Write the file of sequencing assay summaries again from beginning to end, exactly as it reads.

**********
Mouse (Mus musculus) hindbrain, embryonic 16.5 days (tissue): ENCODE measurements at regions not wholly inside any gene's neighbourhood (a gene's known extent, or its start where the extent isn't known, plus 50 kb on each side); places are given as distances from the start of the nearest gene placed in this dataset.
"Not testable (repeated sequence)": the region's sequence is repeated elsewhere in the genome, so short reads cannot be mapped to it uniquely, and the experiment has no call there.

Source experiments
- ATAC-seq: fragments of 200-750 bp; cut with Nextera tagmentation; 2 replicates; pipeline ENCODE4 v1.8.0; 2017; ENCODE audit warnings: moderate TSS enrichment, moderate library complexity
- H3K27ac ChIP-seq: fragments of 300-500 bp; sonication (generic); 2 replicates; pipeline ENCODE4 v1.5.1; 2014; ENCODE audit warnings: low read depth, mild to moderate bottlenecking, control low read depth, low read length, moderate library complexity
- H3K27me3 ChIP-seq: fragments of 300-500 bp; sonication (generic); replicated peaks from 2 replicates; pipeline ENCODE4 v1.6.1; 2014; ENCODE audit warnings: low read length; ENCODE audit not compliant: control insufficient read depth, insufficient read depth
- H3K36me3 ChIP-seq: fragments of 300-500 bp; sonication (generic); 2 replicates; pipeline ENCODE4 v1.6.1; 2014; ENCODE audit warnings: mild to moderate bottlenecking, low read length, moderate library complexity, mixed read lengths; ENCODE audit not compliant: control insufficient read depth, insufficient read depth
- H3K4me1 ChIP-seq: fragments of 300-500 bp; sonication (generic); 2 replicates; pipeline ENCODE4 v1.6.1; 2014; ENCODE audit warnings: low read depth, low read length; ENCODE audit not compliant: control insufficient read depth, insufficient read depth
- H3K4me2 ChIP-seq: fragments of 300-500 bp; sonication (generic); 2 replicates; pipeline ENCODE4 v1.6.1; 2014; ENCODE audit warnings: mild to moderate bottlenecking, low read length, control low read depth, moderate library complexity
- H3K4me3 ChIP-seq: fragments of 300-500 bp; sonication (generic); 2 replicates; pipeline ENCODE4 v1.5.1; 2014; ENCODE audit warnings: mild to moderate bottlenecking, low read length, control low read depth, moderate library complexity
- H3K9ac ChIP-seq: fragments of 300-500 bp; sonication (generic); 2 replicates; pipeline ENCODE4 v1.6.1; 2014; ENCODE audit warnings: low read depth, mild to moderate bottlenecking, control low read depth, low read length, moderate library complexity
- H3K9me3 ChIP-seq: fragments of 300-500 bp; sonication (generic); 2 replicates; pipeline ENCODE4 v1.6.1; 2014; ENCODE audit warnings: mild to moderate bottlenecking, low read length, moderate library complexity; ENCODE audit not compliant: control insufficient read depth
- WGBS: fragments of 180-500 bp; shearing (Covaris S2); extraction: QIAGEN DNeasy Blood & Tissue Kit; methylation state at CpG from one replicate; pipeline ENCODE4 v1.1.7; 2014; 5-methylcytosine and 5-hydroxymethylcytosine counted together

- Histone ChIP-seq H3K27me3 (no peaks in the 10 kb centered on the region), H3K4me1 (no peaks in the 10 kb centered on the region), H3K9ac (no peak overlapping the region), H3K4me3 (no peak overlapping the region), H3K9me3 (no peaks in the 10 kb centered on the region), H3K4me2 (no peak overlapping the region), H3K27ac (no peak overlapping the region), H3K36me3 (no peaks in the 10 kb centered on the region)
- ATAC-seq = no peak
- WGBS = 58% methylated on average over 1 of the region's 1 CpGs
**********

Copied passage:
Mouse (Mus musculus) hindbrain, embryonic 16.5 days (tissue): ENCODE measurements at regions not wholly inside any gene's neighbourhood (a gene's known extent, or its start where the extent isn't known, plus 50 kb on each side); places are given as distances from the start of the nearest gene placed in this dataset.
"Not testable (repeated sequence)": the region's sequence is repeated elsewhere in the genome, so short reads cannot be mapped to it uniquely, and the experiment has no call there.

Source experiments
- ATAC-seq: fragments of 200-750 bp; cut with Nextera tagmentation; 2 replicates; pipeline ENCODE4 v1.8.0; 2017; ENCODE audit warnings: moderate TSS enrichment, moderate library complexity
- H3K27ac ChIP-seq: fragments of 300-500 bp; sonication (generic); 2 replicates; pipeline ENCODE4 v1.5.1; 2014; ENCODE audit warnings: low read depth, mild to moderate bottlenecking, control low read depth, low read length, moderate library complexity
- H3K27me3 ChIP-seq: fragments of 300-500 bp; sonication (generic); replicated peaks from 2 replicates; pipeline ENCODE4 v1.6.1; 2014; ENCODE audit warnings: low read length; ENCODE audit not compliant: control insufficient read depth, insufficient read depth
- H3K36me3 ChIP-seq: fragments of 300-500 bp; sonication (generic); 2 replicates; pipeline ENCODE4 v1.6.1; 2014; ENCODE audit warnings: mild to moderate bottlenecking, low read length, moderate library complexity, mixed read lengths; ENCODE audit not compliant: control insufficient read depth, insufficient read depth
- H3K4me1 ChIP-seq: fragments of 300-500 bp; sonication (generic); 2 replicates; pipeline ENCODE4 v1.6.1; 2014; ENCODE audit warnings: low read depth, low read length; ENCODE audit not compliant: control insufficient read depth, insufficient read depth
- H3K4me2 ChIP-seq: fragments of 300-500 bp; sonication (generic); 2 replicates; pipeline ENCODE4 v1.6.1; 2014; ENCODE audit warnings: mild to moderate bottlenecking, low read length, control low read depth, moderate library complexity
- H3K4me3 ChIP-seq: fragments of 300-500 bp; sonication (generic); 2 replicates; pipeline ENCODE4 v1.5.1; 2014; ENCODE audit warnings: mild to moderate bottlenecking, low read length, control low read depth, moderate library complexity
- H3K9ac ChIP-seq: fragments of 300-500 bp; sonication (generic); 2 replicates; pipeline ENCODE4 v1.6.1; 2014; ENCODE audit warnings: low read depth, mild to moderate bottlenecking, control low read depth, low read length, moderate library complexity
- H3K9me3 ChIP-seq: fragments of 300-500 bp; sonication (generic); 2 replicates; pipeline ENCODE4 v1.6.1; 2014; ENCODE audit warnings: mild to moderate bottlenecking, low read length, moderate library complexity; ENCODE audit not compliant: control insufficient read depth
- WGBS: fragments of 180-500 bp; shearing (Covaris S2); extraction: QIAGEN DNeasy Blood & Tissue Kit; methylation state at CpG from one replicate; pipeline ENCODE4 v1.1.7; 2014; 5-methylcytosine and 5-hydroxymethylcytosine counted together

- Histone ChIP-seq H3K27me3 (no peaks in the 10 kb centered on the region), H3K4me1 (no peaks in the 10 kb centered on the region), H3K9ac (no peak overlapping the region), H3K4me3 (no peak overlapping the region), H3K9me3 (no peaks in the 10 kb centered on the region), H3K4me2 (no peak overlapping the region), H3K27ac (no peak overlapping the region), H3K36me3 (no peaks in the 10 kb centered on the region)
- ATAC-seq = no peak
- WGBS = 58% methylated on average over 1 of the region's 1 CpGs